The Australian Clean Energy Electric Vehicle Group (ACE-EV) has signed a deal to begin assembling carbon fibre composite and plastic electric vans at the Aldom manufacturing plant in Wingfield, in Adelaide’s northern suburbs, this year.
ACE-EV managing director Greg McGarvie says he is determined to bring the electric vehicle industry to Australia for the sake of his grandchildren’s future.
He says the company has orders for 100 electric delivery vans to be assembled at the plant, and hopes to increase to 15,000 vehicles by 2025. The vehicles will mainly sell on the export market. They have yet to be approved in Australia, but a prototype has been tested here and McGarvie is “very confident” authorities will sign off on the vehicles. They can be charged overnight using a standard household power point and have been crash tested to European standards.
McGarvie says ACE-EV will employ between 10 and 18 people in its first year and use about 3000m2 of Aldom Motor Body Builders’ 12,000m2 Wingfield site, where Aldom currently designs and manufactures custom commercial vehicles.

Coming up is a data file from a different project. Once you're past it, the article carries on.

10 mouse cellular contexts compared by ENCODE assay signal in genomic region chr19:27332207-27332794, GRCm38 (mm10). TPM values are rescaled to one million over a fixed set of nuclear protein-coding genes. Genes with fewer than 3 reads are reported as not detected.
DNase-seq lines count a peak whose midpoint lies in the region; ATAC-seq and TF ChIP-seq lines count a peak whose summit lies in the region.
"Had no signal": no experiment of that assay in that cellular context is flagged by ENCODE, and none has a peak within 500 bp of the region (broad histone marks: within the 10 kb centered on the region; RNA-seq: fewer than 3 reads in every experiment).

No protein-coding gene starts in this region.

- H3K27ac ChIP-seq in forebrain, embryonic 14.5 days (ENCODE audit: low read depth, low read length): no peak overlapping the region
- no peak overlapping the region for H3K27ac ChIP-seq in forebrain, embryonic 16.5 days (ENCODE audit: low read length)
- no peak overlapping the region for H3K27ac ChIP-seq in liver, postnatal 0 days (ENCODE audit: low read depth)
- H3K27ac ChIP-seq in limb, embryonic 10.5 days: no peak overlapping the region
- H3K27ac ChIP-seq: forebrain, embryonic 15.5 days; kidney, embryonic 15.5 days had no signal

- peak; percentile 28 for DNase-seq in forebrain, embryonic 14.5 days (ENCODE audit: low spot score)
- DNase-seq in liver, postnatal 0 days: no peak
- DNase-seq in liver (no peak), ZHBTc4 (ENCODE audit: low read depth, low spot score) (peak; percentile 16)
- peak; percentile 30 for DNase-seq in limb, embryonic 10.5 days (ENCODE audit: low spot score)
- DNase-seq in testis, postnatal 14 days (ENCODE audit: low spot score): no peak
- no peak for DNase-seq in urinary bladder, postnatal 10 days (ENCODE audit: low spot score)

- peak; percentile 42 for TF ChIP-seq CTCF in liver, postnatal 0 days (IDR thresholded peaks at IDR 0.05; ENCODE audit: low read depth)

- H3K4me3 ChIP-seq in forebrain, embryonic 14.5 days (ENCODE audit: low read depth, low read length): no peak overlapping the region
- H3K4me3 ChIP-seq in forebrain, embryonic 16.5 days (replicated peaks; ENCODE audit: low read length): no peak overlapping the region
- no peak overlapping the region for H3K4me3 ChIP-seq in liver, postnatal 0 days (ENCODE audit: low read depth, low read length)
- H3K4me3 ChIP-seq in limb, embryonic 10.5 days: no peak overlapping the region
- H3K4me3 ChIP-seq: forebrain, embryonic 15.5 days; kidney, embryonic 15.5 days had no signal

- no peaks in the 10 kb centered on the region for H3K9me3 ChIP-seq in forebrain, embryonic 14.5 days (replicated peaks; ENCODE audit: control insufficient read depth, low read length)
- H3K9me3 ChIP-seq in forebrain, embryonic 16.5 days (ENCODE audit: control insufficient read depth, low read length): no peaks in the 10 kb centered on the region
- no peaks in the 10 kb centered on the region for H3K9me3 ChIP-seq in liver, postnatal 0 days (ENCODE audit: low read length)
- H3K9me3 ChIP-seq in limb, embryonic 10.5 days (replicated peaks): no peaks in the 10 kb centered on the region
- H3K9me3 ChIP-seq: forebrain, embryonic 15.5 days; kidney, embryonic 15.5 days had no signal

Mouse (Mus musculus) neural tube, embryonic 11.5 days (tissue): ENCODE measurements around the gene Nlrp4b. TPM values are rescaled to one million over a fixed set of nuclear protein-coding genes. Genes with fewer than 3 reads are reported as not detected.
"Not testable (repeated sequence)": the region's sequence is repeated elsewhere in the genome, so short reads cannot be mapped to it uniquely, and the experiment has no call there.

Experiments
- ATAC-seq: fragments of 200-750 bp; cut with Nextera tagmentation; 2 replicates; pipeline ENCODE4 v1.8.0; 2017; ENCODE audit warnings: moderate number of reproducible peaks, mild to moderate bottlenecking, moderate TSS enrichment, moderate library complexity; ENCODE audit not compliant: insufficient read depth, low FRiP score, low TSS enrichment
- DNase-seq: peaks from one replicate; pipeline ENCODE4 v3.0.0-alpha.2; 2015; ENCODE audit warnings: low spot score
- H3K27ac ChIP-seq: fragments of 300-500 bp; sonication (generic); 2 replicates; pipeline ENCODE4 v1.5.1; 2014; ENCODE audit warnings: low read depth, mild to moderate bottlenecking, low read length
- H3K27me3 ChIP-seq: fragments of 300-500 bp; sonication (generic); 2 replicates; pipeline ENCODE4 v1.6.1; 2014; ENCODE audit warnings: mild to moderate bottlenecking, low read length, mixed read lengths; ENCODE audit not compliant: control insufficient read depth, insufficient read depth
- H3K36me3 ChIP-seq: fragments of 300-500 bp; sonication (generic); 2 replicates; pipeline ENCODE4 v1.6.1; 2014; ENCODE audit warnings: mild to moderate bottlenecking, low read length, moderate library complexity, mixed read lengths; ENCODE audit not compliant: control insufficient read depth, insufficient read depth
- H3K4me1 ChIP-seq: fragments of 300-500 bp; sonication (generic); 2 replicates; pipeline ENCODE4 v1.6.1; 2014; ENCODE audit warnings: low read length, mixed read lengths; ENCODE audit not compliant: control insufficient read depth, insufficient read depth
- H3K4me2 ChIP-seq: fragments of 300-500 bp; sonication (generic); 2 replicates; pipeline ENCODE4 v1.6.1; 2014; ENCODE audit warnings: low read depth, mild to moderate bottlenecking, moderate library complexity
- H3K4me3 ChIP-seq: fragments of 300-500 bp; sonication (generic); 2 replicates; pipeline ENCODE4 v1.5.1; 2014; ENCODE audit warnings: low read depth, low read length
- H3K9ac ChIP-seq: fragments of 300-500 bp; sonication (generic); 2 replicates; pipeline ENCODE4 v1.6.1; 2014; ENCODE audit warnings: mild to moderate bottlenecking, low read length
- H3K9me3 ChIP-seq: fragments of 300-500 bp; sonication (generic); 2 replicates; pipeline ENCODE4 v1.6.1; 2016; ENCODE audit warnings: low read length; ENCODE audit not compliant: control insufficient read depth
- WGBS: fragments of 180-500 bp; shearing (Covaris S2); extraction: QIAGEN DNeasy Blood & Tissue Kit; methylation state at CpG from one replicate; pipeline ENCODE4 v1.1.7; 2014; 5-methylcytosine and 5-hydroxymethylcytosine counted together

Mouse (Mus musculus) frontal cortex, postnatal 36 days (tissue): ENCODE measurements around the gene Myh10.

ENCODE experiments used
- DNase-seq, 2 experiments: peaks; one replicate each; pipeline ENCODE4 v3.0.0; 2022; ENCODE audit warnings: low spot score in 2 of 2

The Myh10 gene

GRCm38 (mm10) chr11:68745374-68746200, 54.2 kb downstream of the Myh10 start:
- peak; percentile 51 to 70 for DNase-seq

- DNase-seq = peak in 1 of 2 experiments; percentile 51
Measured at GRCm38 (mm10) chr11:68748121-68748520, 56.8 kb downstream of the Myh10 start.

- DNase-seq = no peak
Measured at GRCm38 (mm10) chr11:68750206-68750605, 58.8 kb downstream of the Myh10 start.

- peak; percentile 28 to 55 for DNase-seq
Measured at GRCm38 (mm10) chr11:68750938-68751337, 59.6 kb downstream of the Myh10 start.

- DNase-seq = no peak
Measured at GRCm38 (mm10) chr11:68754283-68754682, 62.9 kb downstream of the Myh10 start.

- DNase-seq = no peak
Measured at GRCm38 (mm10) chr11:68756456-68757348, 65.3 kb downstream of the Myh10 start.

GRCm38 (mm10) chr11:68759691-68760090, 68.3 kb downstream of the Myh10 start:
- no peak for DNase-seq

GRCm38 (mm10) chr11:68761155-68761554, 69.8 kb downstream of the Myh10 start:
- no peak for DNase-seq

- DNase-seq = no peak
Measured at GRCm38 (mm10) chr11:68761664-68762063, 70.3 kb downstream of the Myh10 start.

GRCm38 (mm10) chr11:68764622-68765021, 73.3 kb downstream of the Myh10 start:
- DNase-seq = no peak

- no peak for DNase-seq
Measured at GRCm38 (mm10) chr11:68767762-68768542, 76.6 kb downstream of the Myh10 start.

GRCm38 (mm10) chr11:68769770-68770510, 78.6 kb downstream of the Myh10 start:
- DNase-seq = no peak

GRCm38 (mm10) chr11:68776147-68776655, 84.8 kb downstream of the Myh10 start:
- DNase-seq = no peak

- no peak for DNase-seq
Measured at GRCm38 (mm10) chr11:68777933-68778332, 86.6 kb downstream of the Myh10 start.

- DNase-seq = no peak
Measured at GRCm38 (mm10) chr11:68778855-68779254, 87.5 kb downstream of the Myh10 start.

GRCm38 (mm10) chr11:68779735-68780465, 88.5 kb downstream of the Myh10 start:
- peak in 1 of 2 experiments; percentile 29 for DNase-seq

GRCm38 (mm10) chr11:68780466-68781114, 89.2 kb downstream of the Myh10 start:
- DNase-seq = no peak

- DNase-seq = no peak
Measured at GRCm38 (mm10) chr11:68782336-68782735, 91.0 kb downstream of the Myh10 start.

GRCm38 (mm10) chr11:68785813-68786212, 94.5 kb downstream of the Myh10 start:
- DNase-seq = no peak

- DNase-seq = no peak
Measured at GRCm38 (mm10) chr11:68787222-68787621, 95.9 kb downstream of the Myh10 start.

“This state will be the first in Australia that will be manufacturing electric vehicles,” he says. “We’ve been working on this for four years.”
McGarvie says ACE-EV aims to use local suppliers, but that it also has partnerships with companies in Germany and Taiwan.
He says that the South Australian Government has been the most proactive in seeking to attract his company to the state, but that politicians generally have been “gun-shy” to publicly support electric vehicles.
He says the Government has helped by setting up important business contacts, but declined to say what other assistance is on the table. He says he is not actively seeking investment from government, but rather “electric-vehicle friendly” policy from lawmakers.
“We don’t need money, we just need policy support,” he says. “If the government is serious about reducing the carbon footprint it needs to encourage people to drive vehicles that have a low carbon footprint. Simple things can be done – you don’t have to be Einstein.”
He says electric vehicles can be fitted with green number plates and given priority road access, such as being able to use bus lanes, or exclusively electric vehicle lanes.
“It’s low-cost to government, but very beneficial to the environment,” he says.
Australian Manufacturing Workers’ Union SA Assistant Secretary Scott Bachelor says his union welcomes “any new entrant seeking to restart the car industry, create jobs and utilise the skills and experience of South Australian vehicle builders. Electric vehicles are fast becoming the technology of the future and South Australian workers are ready for the challenge.”
Australian Clean Energy Electric Vehicle Group
0412 028 709